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Date: Thu, 16 Aug 2007 00:50:58 +0400 (MSD)
From: Dan Yefimov <dan@...5.lightwave.net.ru>
To: Wojciech Purczynski <cliph@...c.pl>
Cc: bugtraq@...urityfocus.com
Subject: Re: COSEINC Linux Advisory #1: Linux Kernel Parent Process Death
 Signal Vulnerability

On Wed, 15 Aug 2007, Wojciech Purczynski wrote:

> 
> > This doesn't change anything in what I said previously. If the sender's
> > EUID or RUID equals to any of SUID or RUID of the victim or the sender
> > process is root, the sender can send any signal to the victim; if none
> > of those conditions are met, it obviously can't, no matter how and what
> > signal it sends. For details look at check_kill_permission() and
> > group_send_sig_info() in kernel/signal.c and reparent_thread() in
> > kernel/exit.c in the kernel source tree (version 2.6.22).
> 
> Dan, could you take a closer look at what setuid(0) does? In the beggining
> of setuid manual page you can read that:
> 
>        setuid  sets the effective user ID of the current process.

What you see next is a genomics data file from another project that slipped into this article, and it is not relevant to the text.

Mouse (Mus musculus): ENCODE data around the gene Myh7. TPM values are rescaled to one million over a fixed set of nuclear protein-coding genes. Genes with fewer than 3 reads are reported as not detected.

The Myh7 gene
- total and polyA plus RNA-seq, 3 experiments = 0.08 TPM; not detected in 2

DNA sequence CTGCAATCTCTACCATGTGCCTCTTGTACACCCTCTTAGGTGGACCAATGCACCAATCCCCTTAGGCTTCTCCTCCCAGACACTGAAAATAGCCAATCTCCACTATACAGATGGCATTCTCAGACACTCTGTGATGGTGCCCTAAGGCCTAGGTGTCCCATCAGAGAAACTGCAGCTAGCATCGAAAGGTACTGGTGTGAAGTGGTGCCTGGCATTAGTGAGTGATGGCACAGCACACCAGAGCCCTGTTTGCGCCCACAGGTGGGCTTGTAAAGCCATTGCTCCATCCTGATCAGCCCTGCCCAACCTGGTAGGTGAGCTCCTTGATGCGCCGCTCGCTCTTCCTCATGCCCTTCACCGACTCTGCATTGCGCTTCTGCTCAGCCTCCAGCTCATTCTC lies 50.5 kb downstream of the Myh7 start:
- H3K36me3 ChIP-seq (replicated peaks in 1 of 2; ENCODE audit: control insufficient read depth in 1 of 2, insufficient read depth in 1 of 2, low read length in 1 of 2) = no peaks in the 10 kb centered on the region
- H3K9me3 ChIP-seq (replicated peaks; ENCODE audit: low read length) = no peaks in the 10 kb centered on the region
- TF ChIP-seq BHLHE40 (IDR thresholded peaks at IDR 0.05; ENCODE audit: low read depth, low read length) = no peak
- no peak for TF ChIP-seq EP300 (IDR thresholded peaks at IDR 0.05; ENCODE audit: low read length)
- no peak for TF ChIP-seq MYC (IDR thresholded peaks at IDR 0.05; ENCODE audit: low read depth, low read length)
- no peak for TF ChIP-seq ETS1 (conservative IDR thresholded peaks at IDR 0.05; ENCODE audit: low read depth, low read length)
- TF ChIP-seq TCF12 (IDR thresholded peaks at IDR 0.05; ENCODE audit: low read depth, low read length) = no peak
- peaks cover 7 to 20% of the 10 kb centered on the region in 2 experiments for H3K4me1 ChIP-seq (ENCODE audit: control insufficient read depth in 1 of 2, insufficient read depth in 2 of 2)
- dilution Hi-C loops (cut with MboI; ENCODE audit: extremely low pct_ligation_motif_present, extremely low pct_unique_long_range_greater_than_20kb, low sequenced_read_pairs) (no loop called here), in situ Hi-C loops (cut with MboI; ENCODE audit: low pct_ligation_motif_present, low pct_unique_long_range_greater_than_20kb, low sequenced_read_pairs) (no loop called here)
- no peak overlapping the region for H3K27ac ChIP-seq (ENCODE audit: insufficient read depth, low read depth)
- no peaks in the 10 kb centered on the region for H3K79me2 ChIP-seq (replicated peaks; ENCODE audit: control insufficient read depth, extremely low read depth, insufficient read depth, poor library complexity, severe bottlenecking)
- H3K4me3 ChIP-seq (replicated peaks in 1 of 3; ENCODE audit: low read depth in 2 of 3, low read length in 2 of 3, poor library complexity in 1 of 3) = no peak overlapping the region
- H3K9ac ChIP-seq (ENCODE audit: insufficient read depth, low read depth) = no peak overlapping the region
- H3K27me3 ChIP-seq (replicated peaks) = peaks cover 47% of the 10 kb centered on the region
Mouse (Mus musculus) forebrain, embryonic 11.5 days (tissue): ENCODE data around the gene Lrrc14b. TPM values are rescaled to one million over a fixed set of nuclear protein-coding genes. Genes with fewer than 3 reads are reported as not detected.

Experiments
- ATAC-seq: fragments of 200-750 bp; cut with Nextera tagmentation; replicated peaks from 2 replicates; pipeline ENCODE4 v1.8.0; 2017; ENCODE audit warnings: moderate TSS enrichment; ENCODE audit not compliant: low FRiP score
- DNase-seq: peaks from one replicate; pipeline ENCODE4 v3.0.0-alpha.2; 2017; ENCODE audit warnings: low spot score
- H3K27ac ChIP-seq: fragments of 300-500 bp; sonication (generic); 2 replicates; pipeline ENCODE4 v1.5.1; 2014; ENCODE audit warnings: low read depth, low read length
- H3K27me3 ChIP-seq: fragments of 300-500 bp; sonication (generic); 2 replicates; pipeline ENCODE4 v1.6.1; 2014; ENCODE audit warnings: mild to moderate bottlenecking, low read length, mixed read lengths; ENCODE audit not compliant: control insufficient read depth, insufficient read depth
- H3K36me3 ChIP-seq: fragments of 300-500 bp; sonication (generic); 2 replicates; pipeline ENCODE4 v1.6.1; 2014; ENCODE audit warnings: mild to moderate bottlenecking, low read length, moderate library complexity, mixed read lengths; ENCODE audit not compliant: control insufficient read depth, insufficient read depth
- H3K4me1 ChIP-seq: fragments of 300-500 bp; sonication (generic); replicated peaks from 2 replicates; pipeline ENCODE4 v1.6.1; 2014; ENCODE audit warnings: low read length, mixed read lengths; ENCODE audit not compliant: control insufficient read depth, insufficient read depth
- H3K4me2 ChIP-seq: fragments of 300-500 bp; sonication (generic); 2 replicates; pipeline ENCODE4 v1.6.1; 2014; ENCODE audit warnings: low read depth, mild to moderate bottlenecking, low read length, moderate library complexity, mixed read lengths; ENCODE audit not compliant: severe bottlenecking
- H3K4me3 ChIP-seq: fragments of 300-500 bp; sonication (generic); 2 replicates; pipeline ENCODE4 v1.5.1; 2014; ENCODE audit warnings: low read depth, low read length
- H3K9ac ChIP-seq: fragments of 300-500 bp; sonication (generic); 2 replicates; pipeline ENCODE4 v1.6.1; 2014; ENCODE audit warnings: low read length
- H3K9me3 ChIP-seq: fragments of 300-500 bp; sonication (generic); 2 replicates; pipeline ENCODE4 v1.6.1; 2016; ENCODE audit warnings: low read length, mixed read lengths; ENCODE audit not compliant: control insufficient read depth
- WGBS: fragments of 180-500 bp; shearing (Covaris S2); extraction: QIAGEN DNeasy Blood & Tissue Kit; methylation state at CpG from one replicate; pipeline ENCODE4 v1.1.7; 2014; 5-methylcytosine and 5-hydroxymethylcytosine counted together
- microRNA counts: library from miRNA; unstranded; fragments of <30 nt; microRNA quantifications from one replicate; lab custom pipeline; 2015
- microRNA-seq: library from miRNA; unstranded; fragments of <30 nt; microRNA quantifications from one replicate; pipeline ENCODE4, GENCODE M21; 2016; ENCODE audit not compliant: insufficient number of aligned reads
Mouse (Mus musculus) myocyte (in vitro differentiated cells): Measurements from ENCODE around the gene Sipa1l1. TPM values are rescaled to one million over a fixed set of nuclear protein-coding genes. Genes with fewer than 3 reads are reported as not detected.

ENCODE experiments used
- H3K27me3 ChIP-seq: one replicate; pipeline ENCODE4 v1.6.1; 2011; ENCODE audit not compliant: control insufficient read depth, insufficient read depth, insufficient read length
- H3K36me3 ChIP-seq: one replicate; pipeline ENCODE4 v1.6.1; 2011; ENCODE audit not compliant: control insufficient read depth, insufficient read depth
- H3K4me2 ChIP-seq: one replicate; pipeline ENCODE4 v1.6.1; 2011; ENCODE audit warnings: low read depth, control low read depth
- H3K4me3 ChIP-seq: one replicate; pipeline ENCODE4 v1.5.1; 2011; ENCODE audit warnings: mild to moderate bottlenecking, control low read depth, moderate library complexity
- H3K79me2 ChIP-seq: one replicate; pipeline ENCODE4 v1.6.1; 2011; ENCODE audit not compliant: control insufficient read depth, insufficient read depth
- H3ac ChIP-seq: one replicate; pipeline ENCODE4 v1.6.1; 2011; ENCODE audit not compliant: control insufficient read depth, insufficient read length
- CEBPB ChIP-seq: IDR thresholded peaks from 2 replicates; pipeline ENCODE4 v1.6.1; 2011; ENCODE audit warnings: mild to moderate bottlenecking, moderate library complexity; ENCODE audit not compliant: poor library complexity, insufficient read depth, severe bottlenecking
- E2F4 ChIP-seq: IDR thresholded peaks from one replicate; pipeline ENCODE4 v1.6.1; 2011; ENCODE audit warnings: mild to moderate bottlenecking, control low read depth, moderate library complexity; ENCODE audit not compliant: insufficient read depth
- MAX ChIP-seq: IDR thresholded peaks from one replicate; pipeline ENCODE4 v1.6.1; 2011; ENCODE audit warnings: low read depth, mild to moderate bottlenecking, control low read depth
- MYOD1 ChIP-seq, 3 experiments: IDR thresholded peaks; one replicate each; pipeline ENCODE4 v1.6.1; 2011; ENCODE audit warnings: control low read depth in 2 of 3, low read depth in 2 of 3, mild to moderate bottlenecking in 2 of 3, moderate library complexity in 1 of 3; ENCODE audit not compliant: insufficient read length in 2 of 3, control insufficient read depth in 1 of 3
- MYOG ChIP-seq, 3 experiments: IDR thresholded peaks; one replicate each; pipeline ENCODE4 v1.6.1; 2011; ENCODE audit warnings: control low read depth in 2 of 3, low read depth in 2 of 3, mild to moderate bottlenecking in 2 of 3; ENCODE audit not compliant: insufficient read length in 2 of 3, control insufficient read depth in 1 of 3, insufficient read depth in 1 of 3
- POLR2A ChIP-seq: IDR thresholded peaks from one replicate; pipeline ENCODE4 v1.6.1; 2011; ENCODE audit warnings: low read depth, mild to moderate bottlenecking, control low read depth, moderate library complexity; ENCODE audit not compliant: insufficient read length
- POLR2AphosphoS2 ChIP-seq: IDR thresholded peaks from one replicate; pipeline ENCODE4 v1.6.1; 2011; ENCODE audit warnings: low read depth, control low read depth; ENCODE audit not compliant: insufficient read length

>        If the effective userid of the caller is  root,  the  real
>        and saved user ID's are also set.
> 
Yes, I knew that before.

> In this case check_kill_permission() returns -EPERM for unprivileged
> parent.
> 
You always talked about setuid root process sending PDEATH_SIG to the root 
child, didn't you? check_kill_permission() checks current->euid and
current->uid against t->uid and t->suid, where 'current' is the pointer to the 
task_struct of the sender, or, in our case, of the dying setuid root process, 
and 't' is the pointer to the task_struct of the root child. If one of those 
checks succeeds then the entire check_kill_permission() succeeds. current->euid 
is in our case 0, t->uid and t->suid are 0 too. So where is the problem? 
-- 

    Sincerely Your, Dan.

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